Three Notes on Liberalism vs Islamism

In Egypt, what Hussein Ibish calls “accommodation” would for Islamists, as well as for the felool, equate with capitulation, under the longer term prospect of extinction. This prospect is deemed intolerable, just as the proposed or traditional “accommodations” of liberal or other minority aspirations under Islamist or nationalist-authoritarian regimes may be perceived as intolerable to those “accommodated.”

Posted in International Relations, Liberalism v Islamism as a Syncretic Problem, On Liberal Democracy in Relation to Islamism, Philosophy, Politics, Religion Tagged with: , ,

Noted & Quoted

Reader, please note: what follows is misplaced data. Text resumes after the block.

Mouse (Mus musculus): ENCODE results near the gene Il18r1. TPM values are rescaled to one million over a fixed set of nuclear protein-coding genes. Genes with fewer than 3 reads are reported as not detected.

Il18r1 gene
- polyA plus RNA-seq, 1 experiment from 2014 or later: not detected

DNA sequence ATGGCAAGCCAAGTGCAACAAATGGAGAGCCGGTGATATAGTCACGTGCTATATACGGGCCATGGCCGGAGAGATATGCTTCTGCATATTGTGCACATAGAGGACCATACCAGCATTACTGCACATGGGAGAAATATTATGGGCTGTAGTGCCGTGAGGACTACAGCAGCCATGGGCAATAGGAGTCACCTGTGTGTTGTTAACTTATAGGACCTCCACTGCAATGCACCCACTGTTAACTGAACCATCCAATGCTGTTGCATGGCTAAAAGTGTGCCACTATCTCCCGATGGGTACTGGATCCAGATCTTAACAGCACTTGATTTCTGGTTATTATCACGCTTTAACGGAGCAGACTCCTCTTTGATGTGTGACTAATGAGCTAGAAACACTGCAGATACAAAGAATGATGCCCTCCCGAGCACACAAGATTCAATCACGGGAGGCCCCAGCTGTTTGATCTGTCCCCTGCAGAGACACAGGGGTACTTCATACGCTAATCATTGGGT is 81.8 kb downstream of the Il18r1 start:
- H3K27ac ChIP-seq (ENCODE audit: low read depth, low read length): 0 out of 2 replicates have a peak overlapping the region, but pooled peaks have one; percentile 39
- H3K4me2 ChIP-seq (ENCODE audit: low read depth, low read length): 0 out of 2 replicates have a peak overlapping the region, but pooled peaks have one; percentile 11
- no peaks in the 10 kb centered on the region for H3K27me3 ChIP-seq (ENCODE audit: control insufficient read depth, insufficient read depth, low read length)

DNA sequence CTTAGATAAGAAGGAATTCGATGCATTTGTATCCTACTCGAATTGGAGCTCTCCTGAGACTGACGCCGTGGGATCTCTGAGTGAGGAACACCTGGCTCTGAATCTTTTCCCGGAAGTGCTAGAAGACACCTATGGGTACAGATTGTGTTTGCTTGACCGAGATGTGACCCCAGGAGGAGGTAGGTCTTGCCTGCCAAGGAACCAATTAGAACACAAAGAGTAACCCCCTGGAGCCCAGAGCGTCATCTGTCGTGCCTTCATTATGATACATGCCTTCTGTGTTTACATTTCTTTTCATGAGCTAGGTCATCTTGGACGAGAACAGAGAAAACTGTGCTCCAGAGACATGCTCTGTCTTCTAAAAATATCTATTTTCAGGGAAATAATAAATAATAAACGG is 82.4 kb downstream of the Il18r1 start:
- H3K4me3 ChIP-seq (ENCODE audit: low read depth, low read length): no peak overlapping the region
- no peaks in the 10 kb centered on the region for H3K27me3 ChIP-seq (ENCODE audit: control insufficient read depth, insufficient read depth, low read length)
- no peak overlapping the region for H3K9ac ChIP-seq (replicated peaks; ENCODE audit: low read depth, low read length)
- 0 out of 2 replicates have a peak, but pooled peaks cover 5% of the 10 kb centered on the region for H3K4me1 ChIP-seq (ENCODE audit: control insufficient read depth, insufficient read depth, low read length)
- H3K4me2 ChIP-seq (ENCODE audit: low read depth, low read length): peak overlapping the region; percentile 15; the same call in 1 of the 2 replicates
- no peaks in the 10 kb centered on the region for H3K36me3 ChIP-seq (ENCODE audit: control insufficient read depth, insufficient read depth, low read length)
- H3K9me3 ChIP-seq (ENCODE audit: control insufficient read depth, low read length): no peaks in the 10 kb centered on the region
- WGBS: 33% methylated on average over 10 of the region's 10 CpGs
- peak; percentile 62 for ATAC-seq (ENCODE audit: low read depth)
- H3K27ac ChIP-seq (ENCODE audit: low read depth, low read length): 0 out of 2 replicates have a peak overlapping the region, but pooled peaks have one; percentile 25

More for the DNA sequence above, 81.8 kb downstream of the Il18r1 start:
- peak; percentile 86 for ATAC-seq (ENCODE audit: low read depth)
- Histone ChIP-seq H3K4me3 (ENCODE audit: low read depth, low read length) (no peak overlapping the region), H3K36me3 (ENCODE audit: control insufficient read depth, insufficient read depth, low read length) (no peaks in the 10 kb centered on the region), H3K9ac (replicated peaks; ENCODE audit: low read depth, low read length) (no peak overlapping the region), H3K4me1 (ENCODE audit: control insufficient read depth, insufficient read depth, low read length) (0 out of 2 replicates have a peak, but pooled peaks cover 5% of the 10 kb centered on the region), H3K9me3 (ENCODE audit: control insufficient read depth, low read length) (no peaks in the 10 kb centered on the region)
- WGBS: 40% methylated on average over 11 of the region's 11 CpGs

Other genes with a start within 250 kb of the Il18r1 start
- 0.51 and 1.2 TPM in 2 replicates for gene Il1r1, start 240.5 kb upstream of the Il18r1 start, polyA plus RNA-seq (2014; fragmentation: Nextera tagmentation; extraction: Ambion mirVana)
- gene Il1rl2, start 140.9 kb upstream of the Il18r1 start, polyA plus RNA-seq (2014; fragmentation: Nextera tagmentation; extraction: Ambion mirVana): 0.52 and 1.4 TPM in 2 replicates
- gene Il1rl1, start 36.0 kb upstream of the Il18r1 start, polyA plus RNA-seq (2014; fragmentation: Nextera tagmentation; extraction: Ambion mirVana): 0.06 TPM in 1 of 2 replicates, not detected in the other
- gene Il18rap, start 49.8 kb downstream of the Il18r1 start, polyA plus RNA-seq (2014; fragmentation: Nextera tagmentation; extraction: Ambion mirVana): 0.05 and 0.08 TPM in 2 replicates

[E]ven Fox didn’t tout Bartiromo’s big scoops on Trump’s legislative agenda, because 10 months into the Trump presidency, nobody is so foolish as to believe that him saying, “We’re doing a big infrastructure bill,” means that the Trump administration is, in fact, doing a big infrastructure bill. The president just mouths off at turns ignorantly and dishonestly, and nobody pays much attention to it unless he says something unusually inflammatory.On some level, it’s a little bit funny. On another level, Puerto Rico is still languishing in the dark without power (and in many cases without safe drinking water) with no end in sight. Trump is less popular at this point in his administration than any previous president despite a generally benign economic climate, and shows no sign of changing course. Perhaps it will all work out for the best, and someday we’ll look back and chuckle about the time when we had a president who didn’t know anything about anything that was happening and could never be counted on to make coherent, factual statements on any subject. But traditionally, we haven’t elected presidents like that — for what have always seemed like pretty good reasons — and the risks of compounding disaster are still very much out there.